Let Faculty Members Teach

on January 17 | in Administrator's Perspective, Course Creation, E-Learning, Instructor's Perspective | by | with No Comments

If schools decide not to insist that faculty members produce their own online courses, for the many cogent reasons we’ve set forth in previous posts, then deans may ask, “What will I do with my faculty members?”

The answer to this question is let them teach.

Yes, faculty members should teach.   They should teach well.  They should be assisted in learning how to teach well.  They should teach well in the class room, online, and in blended courses.

Teaching is very important.  Good teaching is the mechanism via which most students learn.   Many schools stress the interaction of faculty with students as the core of their education process.   For the core to have value, faculty members should focus on the teaching process broadly understood–not just lecturing but the various forms of interaction with faculty members by which students learn.

Good teaching is not intuitive to many faculty members.   There is much that can be learned about it, including

  • ·        how to craft engaging lectures,
  • ·        how to stimulate student learning with case discussions,
  • ·        how to use the Socratic method of intellectual give and take,
  • ·        how to provide special help to students who need it,
  • ·        how to craft good exams,
  • ·        how to grade exams accurately,
  • ·         how to give useful feedback,
  • ·        how to assign grades properly,
  • ·        how to use grades to motivate student effort,
  • ·        how to allocate time and effort among three objectives:

–   to move the majority of a class forward in mastery of the content of a course;

–   how to assist the weaker learners in the class to catch up to the others; and

–   how to assist those who master material quickly to push forward to accomplish all that they can in learning the material.

The final challenge in the list above is especially significant today.   Social concern and commentary is focused on the weaker learners and assisting them to improve their performance.   A secondary social concern is with the average student who seems to be falling behind those in other nations.   But the economic progress of the nation is a consequence of the technological and leadership achievements of the best learners.   The challenge to instructors in how to allocate time and effort among these varied groups is of great importance.   Instructors freed of administrative expectations that they should be developing their own online courses – a very difficult and time-consuming task – may devote their efforts to assisting each of the three groups of students of which their classes consist – for each of the three groups requires a very different approach from an instructor.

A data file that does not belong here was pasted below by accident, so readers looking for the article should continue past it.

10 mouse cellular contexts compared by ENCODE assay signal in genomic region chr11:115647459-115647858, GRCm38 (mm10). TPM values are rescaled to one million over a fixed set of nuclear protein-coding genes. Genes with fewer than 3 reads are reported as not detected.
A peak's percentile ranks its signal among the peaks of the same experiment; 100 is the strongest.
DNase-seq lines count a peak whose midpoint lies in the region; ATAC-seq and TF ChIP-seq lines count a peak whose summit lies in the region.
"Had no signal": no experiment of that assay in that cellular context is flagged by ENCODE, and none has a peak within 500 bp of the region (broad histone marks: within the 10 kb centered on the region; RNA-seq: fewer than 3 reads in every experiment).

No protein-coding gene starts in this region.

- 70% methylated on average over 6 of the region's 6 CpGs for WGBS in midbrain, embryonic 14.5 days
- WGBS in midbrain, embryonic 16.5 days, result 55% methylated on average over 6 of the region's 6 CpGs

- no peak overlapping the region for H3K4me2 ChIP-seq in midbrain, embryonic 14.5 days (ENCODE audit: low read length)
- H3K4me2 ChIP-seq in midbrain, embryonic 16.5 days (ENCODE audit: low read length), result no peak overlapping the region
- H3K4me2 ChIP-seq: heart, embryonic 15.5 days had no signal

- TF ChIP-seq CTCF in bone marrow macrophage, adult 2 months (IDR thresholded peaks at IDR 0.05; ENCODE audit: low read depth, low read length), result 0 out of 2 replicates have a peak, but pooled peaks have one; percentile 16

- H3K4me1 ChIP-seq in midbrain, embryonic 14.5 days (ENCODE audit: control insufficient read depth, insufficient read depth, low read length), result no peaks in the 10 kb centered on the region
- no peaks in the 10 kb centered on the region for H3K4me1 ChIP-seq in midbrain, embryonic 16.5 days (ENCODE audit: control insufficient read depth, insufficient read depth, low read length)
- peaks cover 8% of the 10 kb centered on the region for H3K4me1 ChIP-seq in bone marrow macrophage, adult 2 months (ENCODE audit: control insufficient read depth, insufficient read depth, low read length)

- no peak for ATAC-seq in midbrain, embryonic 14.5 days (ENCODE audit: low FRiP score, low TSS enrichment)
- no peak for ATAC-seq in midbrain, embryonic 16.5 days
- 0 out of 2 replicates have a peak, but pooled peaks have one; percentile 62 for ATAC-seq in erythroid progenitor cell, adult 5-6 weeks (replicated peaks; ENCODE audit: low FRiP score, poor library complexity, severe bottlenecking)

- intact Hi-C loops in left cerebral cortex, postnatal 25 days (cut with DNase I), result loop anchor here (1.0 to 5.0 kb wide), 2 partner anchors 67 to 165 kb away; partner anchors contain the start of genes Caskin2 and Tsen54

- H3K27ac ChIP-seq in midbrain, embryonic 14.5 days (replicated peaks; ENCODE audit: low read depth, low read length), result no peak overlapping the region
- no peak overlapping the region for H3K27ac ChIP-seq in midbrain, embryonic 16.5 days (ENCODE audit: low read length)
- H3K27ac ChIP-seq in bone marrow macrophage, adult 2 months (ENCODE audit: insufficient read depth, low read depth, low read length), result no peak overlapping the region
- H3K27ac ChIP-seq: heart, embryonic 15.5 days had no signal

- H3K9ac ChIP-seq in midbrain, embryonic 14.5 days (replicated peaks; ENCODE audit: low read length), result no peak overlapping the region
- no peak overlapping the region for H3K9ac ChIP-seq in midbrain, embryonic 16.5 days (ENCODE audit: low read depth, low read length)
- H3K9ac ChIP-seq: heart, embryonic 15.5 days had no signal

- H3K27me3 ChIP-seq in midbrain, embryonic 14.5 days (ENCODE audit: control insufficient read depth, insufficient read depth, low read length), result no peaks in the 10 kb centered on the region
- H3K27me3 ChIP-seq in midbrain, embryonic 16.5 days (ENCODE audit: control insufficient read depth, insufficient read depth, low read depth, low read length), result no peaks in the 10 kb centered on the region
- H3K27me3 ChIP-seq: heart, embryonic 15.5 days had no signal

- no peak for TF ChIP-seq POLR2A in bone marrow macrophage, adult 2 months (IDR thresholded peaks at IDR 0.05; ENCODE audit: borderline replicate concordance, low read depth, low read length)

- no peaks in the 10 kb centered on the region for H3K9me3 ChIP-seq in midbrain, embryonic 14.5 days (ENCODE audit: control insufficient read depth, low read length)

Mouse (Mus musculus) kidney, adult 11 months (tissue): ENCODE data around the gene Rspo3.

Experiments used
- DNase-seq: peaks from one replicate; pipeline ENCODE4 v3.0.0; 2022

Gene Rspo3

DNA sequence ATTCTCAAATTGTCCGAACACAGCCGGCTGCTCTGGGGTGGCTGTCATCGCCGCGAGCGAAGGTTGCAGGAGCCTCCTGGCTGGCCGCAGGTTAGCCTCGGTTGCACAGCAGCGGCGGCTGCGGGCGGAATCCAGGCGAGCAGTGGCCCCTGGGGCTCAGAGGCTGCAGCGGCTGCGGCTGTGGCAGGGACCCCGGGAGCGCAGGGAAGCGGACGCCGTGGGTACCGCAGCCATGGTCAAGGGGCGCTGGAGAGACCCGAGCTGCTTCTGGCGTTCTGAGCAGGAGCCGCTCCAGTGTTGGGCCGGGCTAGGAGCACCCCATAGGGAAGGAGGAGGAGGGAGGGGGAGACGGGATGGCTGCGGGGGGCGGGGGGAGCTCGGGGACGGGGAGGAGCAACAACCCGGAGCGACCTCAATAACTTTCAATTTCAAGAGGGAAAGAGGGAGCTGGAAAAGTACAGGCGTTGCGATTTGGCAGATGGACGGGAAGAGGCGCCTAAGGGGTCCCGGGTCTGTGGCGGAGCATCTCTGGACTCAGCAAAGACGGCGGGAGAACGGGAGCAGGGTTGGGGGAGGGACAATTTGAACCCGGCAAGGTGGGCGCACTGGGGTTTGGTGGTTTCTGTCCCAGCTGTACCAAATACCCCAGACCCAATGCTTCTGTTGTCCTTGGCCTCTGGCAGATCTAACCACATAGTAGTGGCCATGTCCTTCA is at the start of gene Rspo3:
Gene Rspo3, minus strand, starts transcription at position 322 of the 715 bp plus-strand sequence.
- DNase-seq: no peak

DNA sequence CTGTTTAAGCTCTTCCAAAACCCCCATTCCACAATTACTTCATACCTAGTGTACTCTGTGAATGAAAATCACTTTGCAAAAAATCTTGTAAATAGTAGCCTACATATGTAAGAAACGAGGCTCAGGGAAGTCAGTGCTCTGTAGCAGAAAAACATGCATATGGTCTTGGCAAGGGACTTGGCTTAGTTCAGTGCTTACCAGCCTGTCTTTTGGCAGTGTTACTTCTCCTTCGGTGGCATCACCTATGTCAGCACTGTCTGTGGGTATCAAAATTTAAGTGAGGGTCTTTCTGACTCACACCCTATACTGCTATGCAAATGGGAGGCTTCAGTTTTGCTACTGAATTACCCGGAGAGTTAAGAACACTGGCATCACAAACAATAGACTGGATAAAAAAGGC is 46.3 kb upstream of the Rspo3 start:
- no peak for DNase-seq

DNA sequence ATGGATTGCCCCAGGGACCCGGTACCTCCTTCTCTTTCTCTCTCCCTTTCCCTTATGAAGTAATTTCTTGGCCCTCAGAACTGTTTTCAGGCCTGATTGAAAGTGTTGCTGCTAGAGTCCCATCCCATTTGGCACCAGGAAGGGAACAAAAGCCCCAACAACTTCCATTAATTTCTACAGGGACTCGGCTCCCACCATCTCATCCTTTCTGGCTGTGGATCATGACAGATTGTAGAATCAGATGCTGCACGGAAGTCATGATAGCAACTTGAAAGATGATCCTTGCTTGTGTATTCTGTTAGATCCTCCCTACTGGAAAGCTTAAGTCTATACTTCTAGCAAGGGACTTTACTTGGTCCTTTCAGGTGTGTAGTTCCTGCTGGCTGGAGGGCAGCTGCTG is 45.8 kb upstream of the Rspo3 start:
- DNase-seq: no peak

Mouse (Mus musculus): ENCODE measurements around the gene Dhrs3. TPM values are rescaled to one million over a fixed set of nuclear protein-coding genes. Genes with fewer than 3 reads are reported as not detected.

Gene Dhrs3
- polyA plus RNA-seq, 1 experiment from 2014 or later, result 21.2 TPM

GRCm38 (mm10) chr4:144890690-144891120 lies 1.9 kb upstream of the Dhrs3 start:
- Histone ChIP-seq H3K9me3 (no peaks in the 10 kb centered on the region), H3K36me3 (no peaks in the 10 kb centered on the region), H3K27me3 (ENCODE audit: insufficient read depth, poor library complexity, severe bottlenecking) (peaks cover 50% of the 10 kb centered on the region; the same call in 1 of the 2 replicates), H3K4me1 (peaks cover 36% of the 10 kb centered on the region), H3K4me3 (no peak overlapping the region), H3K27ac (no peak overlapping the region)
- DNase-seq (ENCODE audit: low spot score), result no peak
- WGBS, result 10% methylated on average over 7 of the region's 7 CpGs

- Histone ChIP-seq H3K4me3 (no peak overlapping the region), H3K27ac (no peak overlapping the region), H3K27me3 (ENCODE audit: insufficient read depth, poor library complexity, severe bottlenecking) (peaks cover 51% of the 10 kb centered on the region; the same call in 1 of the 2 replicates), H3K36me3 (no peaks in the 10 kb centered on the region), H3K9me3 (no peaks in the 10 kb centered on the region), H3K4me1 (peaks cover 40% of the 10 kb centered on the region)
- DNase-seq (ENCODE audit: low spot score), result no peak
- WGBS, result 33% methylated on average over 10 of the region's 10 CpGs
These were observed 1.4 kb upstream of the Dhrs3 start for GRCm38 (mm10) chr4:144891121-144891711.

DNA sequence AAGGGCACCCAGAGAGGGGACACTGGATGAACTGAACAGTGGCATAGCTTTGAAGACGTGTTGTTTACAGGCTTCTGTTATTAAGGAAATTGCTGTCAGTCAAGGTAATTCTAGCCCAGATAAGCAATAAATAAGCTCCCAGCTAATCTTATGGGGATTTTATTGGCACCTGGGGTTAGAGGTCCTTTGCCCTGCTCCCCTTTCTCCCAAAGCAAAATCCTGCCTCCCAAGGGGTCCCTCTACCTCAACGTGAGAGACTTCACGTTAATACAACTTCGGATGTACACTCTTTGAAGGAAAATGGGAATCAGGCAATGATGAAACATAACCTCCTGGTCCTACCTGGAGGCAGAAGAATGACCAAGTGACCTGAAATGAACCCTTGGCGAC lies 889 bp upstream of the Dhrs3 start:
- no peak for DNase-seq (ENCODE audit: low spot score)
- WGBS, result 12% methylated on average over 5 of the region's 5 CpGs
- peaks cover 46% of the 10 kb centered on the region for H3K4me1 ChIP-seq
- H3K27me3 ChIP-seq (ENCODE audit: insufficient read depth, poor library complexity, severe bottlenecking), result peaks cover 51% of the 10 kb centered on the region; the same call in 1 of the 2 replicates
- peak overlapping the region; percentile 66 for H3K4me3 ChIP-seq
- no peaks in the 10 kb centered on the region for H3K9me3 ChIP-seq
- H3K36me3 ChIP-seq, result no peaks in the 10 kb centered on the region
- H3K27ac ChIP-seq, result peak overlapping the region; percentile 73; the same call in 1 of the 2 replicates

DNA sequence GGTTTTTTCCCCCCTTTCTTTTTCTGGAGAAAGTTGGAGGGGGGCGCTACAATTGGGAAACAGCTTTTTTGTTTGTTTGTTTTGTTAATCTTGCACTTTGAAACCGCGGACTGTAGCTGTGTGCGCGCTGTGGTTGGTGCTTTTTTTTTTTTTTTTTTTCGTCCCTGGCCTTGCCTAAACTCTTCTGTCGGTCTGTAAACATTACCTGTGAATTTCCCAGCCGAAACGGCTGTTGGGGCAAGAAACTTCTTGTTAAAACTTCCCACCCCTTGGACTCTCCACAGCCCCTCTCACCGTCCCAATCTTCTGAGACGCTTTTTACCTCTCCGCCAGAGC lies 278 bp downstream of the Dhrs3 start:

Schools that take good teaching seriously provide support for instructors in the various elements of teaching and engage them in a continuing dialogue about how to improve teaching effectiveness.

Teaching effectiveness is central to the success of most schools.   It requires that instructors teach well.  It does not require that instructors create their own textbooks; nor does it require that instructors create their own online courses – a task which is more daunting than writing traditional textbooks.

Most schools should focus on teaching quality and student learning and acquire traditional textbooks and online courses elsewhere.

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